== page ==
When preparing to publish The Legend of Sleepy Hollow: Ultimate Annotated Edition, I did extensive background reading, but one item that escaped my notice was the shooting draft for the 1999 Tim Burton film Sleepy Hollow. Thanks to a link posted on the Halloween blog, The Skeleton Key, that oversight has now been corrected. Some thoughts/observations about the shooting draft…
The shooting draft’s cover page presents some interesting sub-titular info : “Being the true storie of one Ichabod Crane and the Headless Horseman.” This is a nice callback to Washington Irving’s Diedrich Knickerbocker, a writing persona notorious for the confusion of fact and fiction in his recording of allegedly “true history.”
An early scene in the film (Ichabod’s dispatching north to Sleepy Hollow by the Burgomaster [Christopher Lee]) is conceived more fully in the shooting draft. This “Audition Scene” features applicants (“mostly obvious Cranks and Eccentrics”) demonstrating “Devices for crime fighting and crime solving” to New York City officials. One amateur Inventor shows off a “combination wallet and mousetrap” pickpocketing deterrent, while another Spotty Man ends up trapped inside his own contraption, the “Tompkins Self-Locking Confessional.”
Reading the shooting draft evokes a mental replay of the beloved Burton film; bits of delivered dialogue echoed inside my head. Equally rewarding are the shooting draft’s descriptions of iconic objects/figures. I love the word picture painted of the Tree of the Dead: “Its branches reach far and wide, knotted and gross, like agony captured in wood sculpture.” This looming embodiment of gloominess sports a “vertical wound in the bark, like a terrible suture, now healed” into a “mushy scar.” The grotesquerie of the Headless Horseman–his “putrid innards” and “maggot-infested muscle,” his steed of “moldering flesh”–is also emphasized. Irving’s legendary ghost-or-goblin has been realized as “Hell on horseback.”
In the film, the Horseman’s last exit (carrying Lady Van Tassel off into the Tree of the Dead) provides a macabre spectacle, but this farewell might have been even more frightful if a special effect detailed in the shooting draft was retained: “For an instant, Horseman and horse are transformed, SKELETONS OF LIGHT, entering the tree!”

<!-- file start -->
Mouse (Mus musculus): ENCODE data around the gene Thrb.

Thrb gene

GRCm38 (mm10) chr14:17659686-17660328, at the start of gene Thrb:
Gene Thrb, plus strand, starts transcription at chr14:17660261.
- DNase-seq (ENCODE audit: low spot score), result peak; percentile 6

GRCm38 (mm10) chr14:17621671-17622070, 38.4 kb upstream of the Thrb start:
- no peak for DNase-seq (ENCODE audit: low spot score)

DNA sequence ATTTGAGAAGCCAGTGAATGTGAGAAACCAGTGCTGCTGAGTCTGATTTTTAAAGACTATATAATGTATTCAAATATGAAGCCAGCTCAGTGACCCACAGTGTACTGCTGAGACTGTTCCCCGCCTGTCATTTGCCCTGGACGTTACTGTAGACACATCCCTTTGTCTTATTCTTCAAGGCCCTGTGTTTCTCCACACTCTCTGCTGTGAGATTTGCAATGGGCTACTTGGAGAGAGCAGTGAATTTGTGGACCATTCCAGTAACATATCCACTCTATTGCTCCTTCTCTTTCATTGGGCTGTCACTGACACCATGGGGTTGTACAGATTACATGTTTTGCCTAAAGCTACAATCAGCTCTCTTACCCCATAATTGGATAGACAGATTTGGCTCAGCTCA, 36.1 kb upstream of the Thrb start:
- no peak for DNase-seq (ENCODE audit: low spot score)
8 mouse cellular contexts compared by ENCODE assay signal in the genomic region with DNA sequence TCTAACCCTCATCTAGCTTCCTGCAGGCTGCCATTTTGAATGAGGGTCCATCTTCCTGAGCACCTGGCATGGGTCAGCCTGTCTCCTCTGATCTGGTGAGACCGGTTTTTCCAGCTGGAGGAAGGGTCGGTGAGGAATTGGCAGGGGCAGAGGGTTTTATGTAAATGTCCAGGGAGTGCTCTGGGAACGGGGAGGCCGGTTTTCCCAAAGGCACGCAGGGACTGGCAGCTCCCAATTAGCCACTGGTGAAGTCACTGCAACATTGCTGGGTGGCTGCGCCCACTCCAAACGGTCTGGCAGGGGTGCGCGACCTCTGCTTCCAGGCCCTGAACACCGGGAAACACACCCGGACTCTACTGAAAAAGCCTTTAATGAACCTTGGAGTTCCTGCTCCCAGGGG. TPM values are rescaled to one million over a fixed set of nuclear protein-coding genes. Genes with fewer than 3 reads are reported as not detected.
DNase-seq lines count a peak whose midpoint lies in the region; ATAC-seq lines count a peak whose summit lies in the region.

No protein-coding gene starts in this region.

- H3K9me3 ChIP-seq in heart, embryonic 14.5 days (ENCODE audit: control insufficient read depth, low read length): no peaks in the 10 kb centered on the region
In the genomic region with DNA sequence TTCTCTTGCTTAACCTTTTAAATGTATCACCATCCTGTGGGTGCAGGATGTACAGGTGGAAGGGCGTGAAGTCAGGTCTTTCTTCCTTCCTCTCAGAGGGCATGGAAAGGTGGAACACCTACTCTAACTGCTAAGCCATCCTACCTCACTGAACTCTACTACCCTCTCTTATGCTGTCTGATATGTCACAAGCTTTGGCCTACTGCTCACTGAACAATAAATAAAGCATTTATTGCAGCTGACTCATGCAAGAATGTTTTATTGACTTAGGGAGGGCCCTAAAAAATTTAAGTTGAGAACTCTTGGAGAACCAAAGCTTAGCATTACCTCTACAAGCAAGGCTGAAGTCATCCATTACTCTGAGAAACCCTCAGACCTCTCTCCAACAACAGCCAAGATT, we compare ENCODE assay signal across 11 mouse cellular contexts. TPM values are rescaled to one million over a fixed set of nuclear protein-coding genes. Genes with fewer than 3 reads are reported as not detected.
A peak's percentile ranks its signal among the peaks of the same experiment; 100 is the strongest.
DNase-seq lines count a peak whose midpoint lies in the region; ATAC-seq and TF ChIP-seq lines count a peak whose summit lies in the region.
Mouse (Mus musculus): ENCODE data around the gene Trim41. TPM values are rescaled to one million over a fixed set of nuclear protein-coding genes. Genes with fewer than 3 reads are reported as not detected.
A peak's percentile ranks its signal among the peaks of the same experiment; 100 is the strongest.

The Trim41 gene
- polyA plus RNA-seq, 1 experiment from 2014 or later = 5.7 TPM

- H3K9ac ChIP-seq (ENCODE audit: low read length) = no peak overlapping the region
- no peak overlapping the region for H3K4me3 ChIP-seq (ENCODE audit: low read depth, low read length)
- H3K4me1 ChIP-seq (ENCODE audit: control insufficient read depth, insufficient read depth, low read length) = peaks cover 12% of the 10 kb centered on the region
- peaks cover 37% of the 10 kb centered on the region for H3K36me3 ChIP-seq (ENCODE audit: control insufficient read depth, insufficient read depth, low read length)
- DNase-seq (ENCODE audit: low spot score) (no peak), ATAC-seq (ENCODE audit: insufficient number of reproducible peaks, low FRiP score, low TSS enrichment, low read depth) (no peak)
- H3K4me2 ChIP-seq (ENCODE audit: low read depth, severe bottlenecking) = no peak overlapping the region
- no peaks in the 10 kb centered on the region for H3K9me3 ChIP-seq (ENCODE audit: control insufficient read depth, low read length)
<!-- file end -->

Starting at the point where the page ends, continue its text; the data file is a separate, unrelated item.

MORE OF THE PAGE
I couldn’t help but chuckle at the description of Lady Van Tassel and Reverend Steenwyck’s illicit tryst: “On a blanket, a semi-naked MAN and semi-naked WOMAN are in the midst of rough SEX” (I never realized rough sex existed in late-17th Century Sleepy Hollow!). The shooting draft itself makes light of the late night scene: Asked by Young Masbath what he discovered, Ichabod says: “Something I wish I had not seen. A beast with two backs.” The astonished, naive Young Masbath takes the expression literally: “A beast with…? What next in these bewitched woods?!”
One key thematic figure from the shooting draft never made it into the film: The Crane family cat. This striking feline (black with a white paw and glowing eyes) appears in several of the flashbacks to Ichabod’s youth, and at film’s end greets the heroes upon their arrival in New York City: “THE CAT’S EYES ARE HUMAN, INTELLIGENT, KINDLY…They are Ichabod’s Mother’s eyes.” A happy ending is rendered even more felicitous, as the good, guiding spirit of Ichabod’s Mother has apparently survived the woman’s torture/murder by her puritanical husband.
The shooting draft certainly furnishes an entertaining read for completists. And for more on Burton’s Sleepy Hollow, check out my essay “Eerie Rider: The Headless Horseman’s Forays into Pop Culture” in The Legend of Sleepy Hollow: Ultimate Annotated Edition.